But fewer people know that the only national park dedicated to the performing arts also houses an intimate, 382-seat indoor theater, the Barnes. The two adjacent 18th-century barns were a gift from Wolf Trap’s founder, Catherine Filene Shouse, who was impressed by the acoustical quality of the wooden barn after attending a concert in Maine and wanted to bring the same informal setting to Wolf Trap. Here, ticketholders can see emerging artists, as well as international names in acoustic, coffeehouse-style performances.

“We have a lot more freedom on the smaller venue to reach out and bring something that is artistically viable, but maybe lesser well known,” said Peter Zimmerman, senior director of programming and production at Wolf Trap. “We have an audience here that trusts us and says, ‘If Wolf Trap is putting it on their stage, it must be worth it.'”

Zimmerman says both venues will be filled with exciting new acts, as well as the returns of old favorites. Upcoming Wolf Trap performances include “International Guitar Night” on Feb. 4 and 5; HAPA, which infuses traditional Polynesian sound with pop and world-beat twists (Feb. 20 and 21); R&B soul singer Bettye LaVette (Feb. 24); “Prairie Home Companion” back for its 15th year at the Filene Center (May 22 and 23); the 10th anniversary of “Celtic Woman” (June 20); and Hubbard Street Dance Chicago (June 24).

Music Center at Strathmore

“In some ways, we’ve always catered to the diplomatic and international audience,” Strathmore Artistic Director Shelley Brown said of the music center and arts complex located in North Bethesda, Md.

Strathmore, which opened its doors in 1983, presents a diverse program of art exhibitions, concerts, performing arts programs and literary lectures and other events at its scenic 16-acre site.

Photo: Ron Solomon
The Lockheed Martin Lobby of the Music Center at Strathmore features expansive glass windows.

Brown said that the venue relies on its relationships with local embassies to help it find great artists. “If there is a performer with a strong tie to a geographic region, I always reach out to the embassy at the very beginning of the evaluation process.”

She said the practice has yielded some great performances at Strathmore, including 10 cellists from the Berlin Philharmonic on the recent 25th anniversary of the fall of the Berlin Wall. Other upcoming international include French-Dominican jazz vocalist Cyrille Aimee on Feb. 8; “Tango Buenos Aires: Song of Eva Perón” on Feb. 25; and “The Merchant of Venice” staring Sir Derek Jacobi on Feb. 27.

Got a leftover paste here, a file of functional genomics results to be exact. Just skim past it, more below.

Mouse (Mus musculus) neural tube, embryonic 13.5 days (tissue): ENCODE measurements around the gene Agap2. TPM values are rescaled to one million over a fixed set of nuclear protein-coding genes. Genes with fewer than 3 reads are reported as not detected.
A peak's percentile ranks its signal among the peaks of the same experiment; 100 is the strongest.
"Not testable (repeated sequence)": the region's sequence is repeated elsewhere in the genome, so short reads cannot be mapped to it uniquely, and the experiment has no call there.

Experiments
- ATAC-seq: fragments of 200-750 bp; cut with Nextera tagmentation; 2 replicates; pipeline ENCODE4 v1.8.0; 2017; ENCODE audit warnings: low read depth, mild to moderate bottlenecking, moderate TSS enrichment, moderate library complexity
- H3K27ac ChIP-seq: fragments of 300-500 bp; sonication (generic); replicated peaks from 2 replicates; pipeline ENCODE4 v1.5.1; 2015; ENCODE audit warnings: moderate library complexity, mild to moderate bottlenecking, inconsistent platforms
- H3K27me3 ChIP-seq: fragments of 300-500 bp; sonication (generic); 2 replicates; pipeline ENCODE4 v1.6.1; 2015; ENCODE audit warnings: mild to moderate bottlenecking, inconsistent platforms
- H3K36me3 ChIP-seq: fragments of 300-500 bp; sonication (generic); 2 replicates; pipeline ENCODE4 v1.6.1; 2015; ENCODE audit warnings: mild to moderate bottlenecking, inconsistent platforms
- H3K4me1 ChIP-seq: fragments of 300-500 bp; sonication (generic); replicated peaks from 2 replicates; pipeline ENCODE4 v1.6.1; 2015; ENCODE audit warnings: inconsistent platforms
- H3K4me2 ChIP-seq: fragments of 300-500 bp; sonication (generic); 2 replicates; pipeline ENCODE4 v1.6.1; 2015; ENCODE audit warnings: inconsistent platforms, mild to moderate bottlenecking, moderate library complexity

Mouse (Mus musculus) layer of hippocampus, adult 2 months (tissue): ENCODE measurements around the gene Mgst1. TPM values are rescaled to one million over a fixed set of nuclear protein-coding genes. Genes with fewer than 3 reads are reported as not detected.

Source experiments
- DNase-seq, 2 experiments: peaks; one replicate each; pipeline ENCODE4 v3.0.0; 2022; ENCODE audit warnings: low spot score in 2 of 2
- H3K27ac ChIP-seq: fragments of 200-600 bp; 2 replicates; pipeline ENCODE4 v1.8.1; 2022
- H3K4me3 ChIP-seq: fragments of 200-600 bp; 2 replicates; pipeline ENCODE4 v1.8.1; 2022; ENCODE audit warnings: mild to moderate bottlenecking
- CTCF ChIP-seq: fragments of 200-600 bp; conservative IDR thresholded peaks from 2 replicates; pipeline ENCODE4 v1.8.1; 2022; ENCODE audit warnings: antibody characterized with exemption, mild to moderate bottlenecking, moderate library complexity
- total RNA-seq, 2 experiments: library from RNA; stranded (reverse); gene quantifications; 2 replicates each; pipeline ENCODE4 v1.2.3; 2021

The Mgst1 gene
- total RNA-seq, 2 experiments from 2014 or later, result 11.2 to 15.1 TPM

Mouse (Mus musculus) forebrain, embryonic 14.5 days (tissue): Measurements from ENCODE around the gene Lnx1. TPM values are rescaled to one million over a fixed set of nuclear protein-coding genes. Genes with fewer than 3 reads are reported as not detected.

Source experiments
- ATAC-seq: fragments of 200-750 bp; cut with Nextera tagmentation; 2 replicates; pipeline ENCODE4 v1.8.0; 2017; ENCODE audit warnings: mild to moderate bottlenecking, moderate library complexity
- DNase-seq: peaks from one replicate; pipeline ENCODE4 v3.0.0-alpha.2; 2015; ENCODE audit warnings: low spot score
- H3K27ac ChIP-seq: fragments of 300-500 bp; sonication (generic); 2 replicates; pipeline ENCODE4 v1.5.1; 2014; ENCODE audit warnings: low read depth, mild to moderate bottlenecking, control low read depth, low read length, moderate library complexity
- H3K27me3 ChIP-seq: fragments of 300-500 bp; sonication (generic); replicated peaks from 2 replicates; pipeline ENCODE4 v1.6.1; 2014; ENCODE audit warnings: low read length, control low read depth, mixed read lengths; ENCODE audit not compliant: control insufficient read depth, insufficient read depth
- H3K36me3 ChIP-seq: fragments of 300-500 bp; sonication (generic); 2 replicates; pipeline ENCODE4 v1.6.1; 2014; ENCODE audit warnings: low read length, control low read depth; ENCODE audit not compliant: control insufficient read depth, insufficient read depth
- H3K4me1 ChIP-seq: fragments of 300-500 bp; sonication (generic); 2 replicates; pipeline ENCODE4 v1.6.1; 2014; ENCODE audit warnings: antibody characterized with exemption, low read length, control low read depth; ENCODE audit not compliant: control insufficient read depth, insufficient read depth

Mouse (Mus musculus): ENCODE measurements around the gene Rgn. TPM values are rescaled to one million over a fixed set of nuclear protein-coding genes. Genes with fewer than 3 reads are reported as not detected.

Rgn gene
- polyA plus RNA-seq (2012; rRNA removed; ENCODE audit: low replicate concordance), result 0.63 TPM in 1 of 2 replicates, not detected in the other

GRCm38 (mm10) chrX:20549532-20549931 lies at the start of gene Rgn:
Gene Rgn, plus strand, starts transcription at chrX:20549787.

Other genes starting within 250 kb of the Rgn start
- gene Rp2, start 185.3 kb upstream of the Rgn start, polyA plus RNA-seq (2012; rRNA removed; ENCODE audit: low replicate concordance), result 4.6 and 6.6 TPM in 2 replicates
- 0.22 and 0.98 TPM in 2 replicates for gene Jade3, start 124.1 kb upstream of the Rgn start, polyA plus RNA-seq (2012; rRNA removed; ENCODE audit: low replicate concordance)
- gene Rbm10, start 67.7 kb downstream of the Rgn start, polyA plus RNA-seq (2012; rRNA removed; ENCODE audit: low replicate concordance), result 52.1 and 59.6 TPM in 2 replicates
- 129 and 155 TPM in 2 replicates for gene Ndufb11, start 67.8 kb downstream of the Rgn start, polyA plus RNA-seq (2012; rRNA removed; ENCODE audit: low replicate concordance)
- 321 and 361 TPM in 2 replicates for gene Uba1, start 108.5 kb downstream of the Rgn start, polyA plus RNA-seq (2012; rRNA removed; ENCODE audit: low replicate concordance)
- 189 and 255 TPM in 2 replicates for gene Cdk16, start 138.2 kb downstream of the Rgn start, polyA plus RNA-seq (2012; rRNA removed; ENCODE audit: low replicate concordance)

“To stay abreast of who the important international performers are, you just have to stay open to new performers coming onto the scene every year; it’s just such a vast universe,” Brown told us. “But we also don’t want to waste money trying to speak to a potential performer who’s not interested.”

Brown points to the large international community in the Washington area and says that the Music Center at Strathmore offers an opportunity for people far from home to connect with their culture, and each other. She said she is always striving to understand the many cultures in the region, and how each seeks entertainment, and then deliver programming tailored toward each.

“It’s important to understand that you are not part of that community, to head into it knowing what you don’t know, and to learn what the sensitivities are of that community,” Brown said. “I’m always looking for people who can educate me.”

Lisner Auditorium
at the George Washington University is located at 730 21st St., NW. For information, please call (202) 994-6800 or visit www.lisner.gwu.edu.

Wolf Trap Foundation for the Performing Arts is located at 1645 Trap Road, Vienna, Va. For more information, please call (703) 255-1900 or visit www.wolftrap.org.

The Music Center at Strathmore is located at 5301 Tuckerman Lane, North Bethesda, Md. For more information, please call (301) 581-5100 or visit www.strathmore.org.

About the Author

Molly McCluskey (@MollyEMcCluskey) is a contributing writer for The Washington Diplomat.